E3 should definitely make the Nintendo die-hards happy if franchises like Smash Bros., Mario Kart, Legend of Zelda, Pokemon, Yoshi and Wii Fit are playable at the Nintendo booth. Bayonetta 2 is also expected to be at the show. While EA has bailed on Nintendo and Ubisoft has taken Wii U exclusives like Rayman Legends to PS3 and Xbox 360; Sega has come to Nintendo’s rescue. They’re bringing three Sonic games to Wii U, including Mario & Sonic at the Winter Games and Sonic Lost World. But will that be enough?

Analysts had counted out Nintendo before Wii launched, following the Gamecube flop. While price point will help Nintendo, they need some type of momentum. Sony and Microsoft have both made mistakes pre-E3, but Nintendo has failed to capitalize on opportunities.

Pachter believes Xbox One and PS4 are similar – and both well advanced of Wii U. Sure, their press conferences were night and day with Sony focusing on next gen games like Killzone Shadow Fall, Infamous Second Son and DriveClub and Microsoft spending the bulk of their time talking about entertainment functionality.

“I actually think on the game side PS4 and Xbox One are almost identical,” said Pachter. “If you look at the specs, it looks like it’s just the same exact thing. I think gameplay will be identical, but Xbox One has much more multimedia functionality.”

Anyone who watched that laborious press conference knows all about that media functionality. While some of the Minority Report functionality is pretty cool, I caught a Samsung Smart TV commercial tonight that featured gesture controls. So the Consumer Electronics companies aren’t going to sit back and let the console makers lead for very long (considering how quickly new TVs are released versus new game hardware). But there’s another reason Microsoft may have focused so much on entertainment, and it has everything to do with Wii U.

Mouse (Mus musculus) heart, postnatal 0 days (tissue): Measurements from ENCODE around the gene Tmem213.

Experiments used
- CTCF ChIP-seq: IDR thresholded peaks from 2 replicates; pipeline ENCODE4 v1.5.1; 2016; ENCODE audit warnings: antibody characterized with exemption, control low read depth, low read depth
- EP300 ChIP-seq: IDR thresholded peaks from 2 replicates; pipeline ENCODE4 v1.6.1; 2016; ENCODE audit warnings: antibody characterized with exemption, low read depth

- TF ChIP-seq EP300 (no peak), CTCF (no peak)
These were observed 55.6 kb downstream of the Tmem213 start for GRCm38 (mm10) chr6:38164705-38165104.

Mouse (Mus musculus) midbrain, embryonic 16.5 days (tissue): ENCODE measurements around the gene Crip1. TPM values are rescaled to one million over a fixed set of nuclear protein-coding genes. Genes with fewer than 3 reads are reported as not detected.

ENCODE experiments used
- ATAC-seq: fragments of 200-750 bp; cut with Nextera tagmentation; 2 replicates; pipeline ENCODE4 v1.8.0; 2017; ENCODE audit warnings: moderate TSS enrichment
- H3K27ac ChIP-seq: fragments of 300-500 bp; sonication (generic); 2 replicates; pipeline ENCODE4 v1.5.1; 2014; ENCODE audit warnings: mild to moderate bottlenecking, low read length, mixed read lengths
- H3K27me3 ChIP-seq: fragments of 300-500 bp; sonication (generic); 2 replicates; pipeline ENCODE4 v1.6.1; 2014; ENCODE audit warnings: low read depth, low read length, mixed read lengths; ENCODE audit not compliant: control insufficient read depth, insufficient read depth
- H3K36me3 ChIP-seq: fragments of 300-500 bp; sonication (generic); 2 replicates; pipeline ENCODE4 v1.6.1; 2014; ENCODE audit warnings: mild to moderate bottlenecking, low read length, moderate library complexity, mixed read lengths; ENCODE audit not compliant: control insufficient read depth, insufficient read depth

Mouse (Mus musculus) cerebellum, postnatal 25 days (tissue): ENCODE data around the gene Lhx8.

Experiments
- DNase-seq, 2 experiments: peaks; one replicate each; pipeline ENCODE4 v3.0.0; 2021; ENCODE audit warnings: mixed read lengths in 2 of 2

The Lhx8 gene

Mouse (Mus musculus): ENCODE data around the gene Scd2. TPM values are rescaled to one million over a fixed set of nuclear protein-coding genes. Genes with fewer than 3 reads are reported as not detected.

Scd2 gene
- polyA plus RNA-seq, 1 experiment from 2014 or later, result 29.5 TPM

“I think that’s where the market is,” said Pachter. “The entertainment functionality is a great hook for a family with small children who otherwise might be a Nintendo candidate for Wii U or for a Wii. Any gamer who wants to talk his parents into getting him a new console can point to all those features and say, ‘Let’s get Xbox One now because we can tune TV and we can talk on Skype to grandma. That’s actually pretty compelling, but I really think it’s an attempt to win over the non-gaming household or the household with small children who might have considered the Xbox just too hardcore for their kids.  I think Microsoft felt this will be a successful strategy.”

Another thing that might be haunting Nintendo, even to this day, is the success it had with Wii. By growing the gaming audience to older adults and even senior citizens, Nintendo made a lot of people happy with Wii Sports. In fact, some people are so happy that retirement homes and many households still break out the Wii U when friends and family come over. They didn’t want to upgrade to Wii U because they were happy with Wii. Nintendo has an uphill battle making more people not only happy with Wii U with cool exclusive games, but to entice them to even buy one in the first place. Sony and Microsoft aren’t making things easy on them.


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Author
John Gaudiosi
John Gaudiosi has been covering the video game business for over 20 years for outlets like The Washington Post, Reuters, Fortune, AOL and CNN. He's EIC of video game site Gamerhub.tv.